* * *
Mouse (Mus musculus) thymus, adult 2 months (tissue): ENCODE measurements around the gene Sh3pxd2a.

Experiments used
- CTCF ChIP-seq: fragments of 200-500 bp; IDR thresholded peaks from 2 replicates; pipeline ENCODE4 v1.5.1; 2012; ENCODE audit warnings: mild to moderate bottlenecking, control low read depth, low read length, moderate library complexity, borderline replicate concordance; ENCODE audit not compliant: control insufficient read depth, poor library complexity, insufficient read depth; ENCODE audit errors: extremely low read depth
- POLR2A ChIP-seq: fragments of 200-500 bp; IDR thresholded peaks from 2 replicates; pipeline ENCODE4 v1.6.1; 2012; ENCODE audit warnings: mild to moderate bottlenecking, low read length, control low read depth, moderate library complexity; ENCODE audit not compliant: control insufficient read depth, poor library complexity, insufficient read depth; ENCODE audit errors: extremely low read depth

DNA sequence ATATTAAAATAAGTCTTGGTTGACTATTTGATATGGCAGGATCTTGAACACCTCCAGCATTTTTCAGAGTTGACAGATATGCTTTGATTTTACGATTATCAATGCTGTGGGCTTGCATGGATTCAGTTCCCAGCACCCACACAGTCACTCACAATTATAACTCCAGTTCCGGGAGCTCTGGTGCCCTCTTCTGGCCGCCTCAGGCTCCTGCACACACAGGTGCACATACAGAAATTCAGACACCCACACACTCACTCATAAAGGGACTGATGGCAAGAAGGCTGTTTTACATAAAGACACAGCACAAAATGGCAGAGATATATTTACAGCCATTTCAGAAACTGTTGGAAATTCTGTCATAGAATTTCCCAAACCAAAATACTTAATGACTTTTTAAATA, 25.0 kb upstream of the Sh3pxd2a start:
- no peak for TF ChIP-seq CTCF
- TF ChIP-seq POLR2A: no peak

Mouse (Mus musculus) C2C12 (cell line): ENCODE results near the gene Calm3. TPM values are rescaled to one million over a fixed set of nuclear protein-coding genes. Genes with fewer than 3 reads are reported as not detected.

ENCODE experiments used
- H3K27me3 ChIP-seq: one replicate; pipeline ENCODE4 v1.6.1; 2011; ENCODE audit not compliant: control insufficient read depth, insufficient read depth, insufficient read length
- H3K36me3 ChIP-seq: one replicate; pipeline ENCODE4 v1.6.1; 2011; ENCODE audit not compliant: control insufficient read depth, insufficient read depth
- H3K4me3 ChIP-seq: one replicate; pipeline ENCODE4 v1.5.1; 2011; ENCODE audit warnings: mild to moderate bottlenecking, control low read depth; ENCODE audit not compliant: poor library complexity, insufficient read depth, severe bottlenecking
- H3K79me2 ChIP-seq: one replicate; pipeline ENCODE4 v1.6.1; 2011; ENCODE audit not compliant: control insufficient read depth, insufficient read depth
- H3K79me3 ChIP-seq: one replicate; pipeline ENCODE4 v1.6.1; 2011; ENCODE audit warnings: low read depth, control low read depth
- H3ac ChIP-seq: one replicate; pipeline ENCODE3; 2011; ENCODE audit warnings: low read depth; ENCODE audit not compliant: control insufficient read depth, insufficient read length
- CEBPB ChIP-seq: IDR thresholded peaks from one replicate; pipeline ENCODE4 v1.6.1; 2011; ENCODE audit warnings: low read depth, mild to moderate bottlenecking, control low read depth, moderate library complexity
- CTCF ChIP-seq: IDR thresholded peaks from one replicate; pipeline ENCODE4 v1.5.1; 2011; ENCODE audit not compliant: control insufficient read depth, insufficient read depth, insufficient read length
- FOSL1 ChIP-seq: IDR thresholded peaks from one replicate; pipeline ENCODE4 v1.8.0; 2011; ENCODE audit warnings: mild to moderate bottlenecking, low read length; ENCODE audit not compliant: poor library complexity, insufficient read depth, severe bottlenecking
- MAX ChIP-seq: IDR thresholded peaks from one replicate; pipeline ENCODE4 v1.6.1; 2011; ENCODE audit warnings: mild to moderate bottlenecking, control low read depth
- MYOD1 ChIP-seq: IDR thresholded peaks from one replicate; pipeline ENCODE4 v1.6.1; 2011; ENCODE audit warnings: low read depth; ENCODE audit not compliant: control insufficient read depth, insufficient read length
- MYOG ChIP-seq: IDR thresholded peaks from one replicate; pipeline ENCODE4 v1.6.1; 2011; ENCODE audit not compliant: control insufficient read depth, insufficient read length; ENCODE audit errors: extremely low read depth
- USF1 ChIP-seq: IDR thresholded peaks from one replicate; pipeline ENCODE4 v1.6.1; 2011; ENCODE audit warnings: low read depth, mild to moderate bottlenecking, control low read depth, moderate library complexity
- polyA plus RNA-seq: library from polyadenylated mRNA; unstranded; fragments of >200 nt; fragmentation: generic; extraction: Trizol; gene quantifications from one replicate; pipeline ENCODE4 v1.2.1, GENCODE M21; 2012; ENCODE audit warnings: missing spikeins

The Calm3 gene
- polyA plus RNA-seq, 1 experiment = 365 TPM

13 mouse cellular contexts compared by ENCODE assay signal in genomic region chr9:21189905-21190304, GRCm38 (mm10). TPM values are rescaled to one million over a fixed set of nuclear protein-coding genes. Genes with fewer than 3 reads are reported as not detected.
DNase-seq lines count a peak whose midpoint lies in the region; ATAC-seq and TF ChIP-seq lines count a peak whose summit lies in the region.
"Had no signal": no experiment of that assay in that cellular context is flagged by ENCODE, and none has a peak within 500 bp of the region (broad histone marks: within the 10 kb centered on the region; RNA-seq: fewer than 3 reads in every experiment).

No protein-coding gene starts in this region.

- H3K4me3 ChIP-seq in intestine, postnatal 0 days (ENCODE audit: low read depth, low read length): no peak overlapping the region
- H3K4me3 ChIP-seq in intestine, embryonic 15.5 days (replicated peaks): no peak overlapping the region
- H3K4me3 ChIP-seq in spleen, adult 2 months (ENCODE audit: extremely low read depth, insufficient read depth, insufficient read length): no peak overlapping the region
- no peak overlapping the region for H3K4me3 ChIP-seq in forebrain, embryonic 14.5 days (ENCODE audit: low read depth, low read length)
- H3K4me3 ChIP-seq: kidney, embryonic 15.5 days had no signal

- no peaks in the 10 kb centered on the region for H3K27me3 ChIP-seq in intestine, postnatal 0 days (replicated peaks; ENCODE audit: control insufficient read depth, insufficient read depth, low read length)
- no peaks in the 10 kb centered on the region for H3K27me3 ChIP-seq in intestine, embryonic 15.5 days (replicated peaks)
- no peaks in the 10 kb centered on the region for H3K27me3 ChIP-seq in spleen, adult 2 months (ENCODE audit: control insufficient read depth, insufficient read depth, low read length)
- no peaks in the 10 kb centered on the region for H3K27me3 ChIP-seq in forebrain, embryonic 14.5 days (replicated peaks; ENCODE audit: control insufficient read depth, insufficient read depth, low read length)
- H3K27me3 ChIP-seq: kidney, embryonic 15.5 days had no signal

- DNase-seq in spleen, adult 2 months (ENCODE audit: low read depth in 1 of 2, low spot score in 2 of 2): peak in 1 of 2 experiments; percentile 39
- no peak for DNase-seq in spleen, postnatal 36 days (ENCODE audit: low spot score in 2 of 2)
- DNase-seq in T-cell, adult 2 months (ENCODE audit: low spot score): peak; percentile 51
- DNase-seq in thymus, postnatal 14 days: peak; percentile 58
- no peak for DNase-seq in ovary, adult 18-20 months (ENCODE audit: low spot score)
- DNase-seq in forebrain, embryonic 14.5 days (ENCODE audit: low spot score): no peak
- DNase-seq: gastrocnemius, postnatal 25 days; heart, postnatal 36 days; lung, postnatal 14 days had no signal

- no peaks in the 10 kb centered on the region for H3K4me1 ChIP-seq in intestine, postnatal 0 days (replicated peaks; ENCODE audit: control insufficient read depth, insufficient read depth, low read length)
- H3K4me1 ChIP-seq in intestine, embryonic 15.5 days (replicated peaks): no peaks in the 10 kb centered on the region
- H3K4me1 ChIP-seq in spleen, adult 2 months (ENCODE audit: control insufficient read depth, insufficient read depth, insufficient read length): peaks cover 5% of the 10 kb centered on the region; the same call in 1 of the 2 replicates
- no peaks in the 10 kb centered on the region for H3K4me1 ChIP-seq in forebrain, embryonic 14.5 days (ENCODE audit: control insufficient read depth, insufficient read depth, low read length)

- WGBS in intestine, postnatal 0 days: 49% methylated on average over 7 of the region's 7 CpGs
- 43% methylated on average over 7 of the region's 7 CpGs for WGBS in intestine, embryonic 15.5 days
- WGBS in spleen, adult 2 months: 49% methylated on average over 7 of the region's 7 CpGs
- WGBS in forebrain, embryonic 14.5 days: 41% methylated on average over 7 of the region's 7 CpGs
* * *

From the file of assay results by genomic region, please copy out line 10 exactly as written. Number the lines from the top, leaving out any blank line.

- H3K27me3 ChIP-seq: one replicate; pipeline ENCODE4 v1.6.1; 2011; ENCODE audit not compliant: control insufficient read depth, insufficient read depth, insufficient read length